DC might be pulling back from DCYou, its big twenty title strong push for diversity. The always amazing Jess Plummer tells us why she hopes that isn’t true.

Jeb Bush pulled out the term “anchor babies” (ugh, really?) and then doubled down by saying he was talking about Asian immigrants, not Mexican immigrants. What the what. Code Switch rounds up the best responses, but I’m starting to be uncomfortably aware that some conservatives in America are terrified of a country where whites are not the majority. What a weird thing to be afraid of.

Candis Cayne recalls the time she went into a Curb Your Enthusiasm audition and had to explain why the scene she was reading for was transphobic. I am so glad she’s got a recurring role where she doesn’t have to deal with that nowadays, and I really hope that other trans actresses and actors won’t have to put up with parts like that to survive in the future.

Ellen Page rightfully calls BS on calling straight actors “brave” for playing queer characters when queer actors are never applauded for playing straight characters.

Alexandra Robbins at Marie Claire explores the role of sororities in increased incidents of sexual assault on campuses. It’s, obviously, incredibly depressing to read about women covering up or ignoring their sisters’ sexual assaults, but it really highlights a lot of problems in the Greek system and how centered it is on appeasing men no matter the costs. (I am suddenly extra grateful for my college experience at an itty bitty women’s college.)

Jam of the week: Madonna’s performance of “Vogue” at the 1990 MTV Movie Awards. I remember someone involved in Rock of Ages talking about how they found the sound of lucite heels’ clicking so fascinating that they ended up incorporating them into the music, and the fans do much the same here. And Madonna is supposedly wearing Glenn Close’s costume from Dangerous Liaisons. Fabulous.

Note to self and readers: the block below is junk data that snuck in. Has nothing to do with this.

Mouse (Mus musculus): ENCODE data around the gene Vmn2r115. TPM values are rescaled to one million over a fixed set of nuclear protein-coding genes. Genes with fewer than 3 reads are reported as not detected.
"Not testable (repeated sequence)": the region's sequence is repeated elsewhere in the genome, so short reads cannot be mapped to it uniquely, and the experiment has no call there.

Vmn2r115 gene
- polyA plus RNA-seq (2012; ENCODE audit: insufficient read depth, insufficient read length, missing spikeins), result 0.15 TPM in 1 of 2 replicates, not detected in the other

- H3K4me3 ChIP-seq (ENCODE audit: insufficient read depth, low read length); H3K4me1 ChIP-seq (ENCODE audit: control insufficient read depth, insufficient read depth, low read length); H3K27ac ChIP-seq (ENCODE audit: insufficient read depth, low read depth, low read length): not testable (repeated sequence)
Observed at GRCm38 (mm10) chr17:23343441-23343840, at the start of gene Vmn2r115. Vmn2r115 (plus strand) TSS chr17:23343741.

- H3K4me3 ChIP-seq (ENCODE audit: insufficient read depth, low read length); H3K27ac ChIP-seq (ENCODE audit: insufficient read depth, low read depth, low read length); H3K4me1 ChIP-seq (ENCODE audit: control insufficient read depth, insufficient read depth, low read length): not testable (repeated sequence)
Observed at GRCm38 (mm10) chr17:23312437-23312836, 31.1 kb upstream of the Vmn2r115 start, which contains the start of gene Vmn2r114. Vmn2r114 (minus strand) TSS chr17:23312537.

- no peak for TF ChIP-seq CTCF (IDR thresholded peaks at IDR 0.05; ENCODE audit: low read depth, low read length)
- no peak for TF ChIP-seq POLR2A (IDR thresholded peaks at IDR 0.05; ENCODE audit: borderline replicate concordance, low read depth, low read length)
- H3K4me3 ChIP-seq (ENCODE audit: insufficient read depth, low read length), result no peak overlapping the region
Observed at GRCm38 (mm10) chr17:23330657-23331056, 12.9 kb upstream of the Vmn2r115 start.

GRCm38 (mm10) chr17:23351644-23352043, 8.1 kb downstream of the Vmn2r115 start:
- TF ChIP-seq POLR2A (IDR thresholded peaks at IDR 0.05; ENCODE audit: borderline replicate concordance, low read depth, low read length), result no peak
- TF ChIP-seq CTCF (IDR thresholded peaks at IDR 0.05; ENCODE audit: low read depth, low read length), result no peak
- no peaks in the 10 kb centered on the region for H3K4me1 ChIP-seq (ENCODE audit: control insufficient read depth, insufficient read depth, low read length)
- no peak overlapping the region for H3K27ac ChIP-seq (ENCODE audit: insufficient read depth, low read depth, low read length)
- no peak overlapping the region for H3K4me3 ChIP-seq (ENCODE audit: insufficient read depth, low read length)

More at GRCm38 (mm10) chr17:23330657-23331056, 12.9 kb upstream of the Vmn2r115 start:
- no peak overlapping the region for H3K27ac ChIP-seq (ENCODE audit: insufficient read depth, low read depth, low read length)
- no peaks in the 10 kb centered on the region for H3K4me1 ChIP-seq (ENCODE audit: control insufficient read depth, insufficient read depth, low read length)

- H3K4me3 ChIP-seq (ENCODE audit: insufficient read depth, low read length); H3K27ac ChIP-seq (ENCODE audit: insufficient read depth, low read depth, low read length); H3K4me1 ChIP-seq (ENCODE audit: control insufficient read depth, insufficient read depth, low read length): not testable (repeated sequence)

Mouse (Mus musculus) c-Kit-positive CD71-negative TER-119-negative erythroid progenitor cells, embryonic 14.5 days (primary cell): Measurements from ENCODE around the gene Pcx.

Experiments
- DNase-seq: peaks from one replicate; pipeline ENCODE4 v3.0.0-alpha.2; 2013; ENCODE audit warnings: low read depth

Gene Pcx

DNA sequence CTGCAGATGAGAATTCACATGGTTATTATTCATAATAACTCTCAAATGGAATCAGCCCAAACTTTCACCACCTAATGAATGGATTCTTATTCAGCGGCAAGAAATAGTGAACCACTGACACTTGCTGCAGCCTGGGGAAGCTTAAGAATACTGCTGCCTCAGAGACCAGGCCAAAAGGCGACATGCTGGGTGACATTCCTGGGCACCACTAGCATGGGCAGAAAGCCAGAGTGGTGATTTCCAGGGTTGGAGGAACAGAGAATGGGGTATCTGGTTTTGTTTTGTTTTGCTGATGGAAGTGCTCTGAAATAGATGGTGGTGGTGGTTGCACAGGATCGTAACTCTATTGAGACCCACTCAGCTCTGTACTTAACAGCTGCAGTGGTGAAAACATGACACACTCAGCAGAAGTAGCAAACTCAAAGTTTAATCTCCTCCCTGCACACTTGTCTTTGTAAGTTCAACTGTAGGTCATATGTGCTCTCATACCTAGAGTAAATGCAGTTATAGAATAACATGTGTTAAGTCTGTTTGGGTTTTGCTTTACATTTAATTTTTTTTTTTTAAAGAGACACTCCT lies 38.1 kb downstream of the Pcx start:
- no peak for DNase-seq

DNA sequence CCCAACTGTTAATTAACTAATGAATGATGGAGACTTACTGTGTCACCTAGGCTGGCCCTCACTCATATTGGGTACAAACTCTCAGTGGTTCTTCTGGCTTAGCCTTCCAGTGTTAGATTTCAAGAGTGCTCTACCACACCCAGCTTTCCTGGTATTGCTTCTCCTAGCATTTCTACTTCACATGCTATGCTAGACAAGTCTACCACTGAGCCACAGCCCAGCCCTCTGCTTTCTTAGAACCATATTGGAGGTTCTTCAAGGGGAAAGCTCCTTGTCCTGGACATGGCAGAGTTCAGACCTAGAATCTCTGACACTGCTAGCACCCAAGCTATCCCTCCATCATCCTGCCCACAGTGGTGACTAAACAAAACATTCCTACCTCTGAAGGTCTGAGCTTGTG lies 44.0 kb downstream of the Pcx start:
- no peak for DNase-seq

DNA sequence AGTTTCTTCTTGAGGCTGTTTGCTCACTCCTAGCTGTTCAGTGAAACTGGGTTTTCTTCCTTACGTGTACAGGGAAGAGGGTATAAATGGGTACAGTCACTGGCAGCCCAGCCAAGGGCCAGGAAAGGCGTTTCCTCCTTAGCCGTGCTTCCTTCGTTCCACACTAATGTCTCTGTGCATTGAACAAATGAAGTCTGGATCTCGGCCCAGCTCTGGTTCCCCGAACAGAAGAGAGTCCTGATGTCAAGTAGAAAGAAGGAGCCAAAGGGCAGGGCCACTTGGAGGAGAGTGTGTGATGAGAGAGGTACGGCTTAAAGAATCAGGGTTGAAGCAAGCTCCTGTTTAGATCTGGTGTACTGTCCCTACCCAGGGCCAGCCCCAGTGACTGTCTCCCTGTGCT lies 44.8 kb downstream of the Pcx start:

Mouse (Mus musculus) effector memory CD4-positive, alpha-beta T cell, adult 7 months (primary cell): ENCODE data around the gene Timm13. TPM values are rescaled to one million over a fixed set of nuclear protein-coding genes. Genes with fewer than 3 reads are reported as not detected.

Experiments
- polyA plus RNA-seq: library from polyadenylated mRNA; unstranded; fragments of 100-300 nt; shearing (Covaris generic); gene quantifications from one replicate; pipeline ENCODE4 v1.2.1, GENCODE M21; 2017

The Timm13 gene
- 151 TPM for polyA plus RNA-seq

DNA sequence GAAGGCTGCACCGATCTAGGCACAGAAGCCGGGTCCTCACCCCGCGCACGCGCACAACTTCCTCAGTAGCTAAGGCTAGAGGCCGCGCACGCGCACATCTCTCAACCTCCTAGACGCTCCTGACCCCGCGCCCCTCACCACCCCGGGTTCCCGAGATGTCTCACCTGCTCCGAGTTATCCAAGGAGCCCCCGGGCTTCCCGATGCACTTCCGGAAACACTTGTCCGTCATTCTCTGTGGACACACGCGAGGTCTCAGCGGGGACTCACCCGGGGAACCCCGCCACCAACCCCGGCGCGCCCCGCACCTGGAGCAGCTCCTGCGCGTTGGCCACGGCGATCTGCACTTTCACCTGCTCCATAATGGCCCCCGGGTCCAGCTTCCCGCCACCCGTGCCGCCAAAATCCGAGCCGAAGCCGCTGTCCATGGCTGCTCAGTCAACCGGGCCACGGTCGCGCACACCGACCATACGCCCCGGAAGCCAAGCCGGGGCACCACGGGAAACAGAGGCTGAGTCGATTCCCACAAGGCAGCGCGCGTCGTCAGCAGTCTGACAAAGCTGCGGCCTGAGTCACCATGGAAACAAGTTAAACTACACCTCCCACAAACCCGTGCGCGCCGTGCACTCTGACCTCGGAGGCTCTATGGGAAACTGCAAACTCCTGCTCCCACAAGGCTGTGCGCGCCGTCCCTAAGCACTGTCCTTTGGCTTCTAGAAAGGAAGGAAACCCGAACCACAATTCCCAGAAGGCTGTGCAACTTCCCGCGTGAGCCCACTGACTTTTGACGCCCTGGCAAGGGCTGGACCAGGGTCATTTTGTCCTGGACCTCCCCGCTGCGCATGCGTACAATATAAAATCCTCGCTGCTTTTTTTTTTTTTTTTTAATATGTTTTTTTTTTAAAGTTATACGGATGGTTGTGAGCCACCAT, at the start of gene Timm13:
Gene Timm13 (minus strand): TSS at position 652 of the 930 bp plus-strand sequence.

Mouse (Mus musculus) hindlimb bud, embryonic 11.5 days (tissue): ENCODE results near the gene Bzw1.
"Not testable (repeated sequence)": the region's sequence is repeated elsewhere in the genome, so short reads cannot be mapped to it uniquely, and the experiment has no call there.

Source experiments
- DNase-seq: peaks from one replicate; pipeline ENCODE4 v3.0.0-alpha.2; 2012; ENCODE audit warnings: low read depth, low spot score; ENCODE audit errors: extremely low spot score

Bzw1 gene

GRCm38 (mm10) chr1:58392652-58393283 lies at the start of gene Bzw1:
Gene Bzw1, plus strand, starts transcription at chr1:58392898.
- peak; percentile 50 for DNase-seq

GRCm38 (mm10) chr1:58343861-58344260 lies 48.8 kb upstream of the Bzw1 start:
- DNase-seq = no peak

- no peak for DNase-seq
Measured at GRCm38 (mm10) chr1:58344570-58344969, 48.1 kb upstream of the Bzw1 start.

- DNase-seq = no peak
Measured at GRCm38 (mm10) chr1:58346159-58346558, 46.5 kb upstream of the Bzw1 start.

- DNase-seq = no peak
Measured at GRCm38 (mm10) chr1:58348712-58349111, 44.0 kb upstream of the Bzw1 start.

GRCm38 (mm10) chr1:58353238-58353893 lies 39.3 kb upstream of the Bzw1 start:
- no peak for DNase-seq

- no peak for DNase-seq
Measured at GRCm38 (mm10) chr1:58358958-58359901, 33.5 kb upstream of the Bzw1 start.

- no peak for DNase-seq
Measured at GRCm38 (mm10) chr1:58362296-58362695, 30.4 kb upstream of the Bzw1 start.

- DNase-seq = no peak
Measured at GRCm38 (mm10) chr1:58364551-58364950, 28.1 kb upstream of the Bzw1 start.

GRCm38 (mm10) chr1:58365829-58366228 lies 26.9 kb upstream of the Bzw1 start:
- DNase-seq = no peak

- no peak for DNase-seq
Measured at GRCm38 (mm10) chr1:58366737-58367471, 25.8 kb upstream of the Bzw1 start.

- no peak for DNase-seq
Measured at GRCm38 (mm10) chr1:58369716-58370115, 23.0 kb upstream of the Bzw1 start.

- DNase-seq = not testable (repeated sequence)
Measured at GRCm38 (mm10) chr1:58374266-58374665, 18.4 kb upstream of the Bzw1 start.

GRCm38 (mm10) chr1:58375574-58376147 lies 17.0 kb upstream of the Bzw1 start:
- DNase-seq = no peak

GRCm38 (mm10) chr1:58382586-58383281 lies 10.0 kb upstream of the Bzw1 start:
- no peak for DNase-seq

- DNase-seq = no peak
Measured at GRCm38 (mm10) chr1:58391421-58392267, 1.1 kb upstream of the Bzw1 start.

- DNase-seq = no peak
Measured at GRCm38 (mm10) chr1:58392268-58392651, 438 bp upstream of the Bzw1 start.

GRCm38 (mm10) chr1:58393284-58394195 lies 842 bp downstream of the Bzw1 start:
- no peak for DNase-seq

Entertainment Weekly runs down everything Hannibal (and other characters) wore on Hannibal. This is the only Hannibal thing I can link to for this post, because I am watching the finale right now (or, if you’re reading this in the afternoon, I have watched it and am now howling into the floorboards.)

Acquisitions

Books
Purchased: None
Added: Wifework by Susan Maushart (via that MetaFilter thread), Dancing at the Edge of the World by Ursula K. Le Guin (via that MetaFilter thread), A Brief History of Video Games by Richard Stanton (via io9)

Films
Purchased: None
Added: When Animals Dream (via the AV Club)

7 thoughts on “The Week in Review: August 30th, 2015

  1. More awesome points for Ellen Page! First she confronts Ted Cruz at the Iowa State Fair about discriminating against LGBT people, now she calls BS on Hollywood double standards.

    She keeps finding more ways for me to like her.

  2. I just wanted to delurk and let you know how much I look forward to this this every Sunday.Thank you for the all the great links !

  3. Hahaha, mission accomplished, I went “baaaaaaa” when you said about scratching into your own brain. That hits too close to real fears! I claw at my flesh so so often. No matter how much I tell myself that the thing will never heal if I keep clawing at it, nothing can stop me.

    The article about men not trusting women filled my heart with sadness, even though I know that it is true. It’s why I so rarely talk about street harassment in front of guy friends, because maybe they’ll be cool and supportive about it, or maybe it’ll turn into this big fucking fight for reality that I’m not and have never been in the mood for. I want it to be that when I say “I got a weird vibe from that guy and I wanted to be away from him,” my guy friends will support me.

    • Man, the only nervous tic I have that I haven’t be able to suppress is picking at the skin around my fingertips, and now I’m terrified.

      Right? That emotional labor thread points out that really, it should be enough to say “This makes me uncomfortable,” not “this makes me uncomfortable and here’s why to prove that I am reasonably uncomfortable and therefore deserving of sympathy.”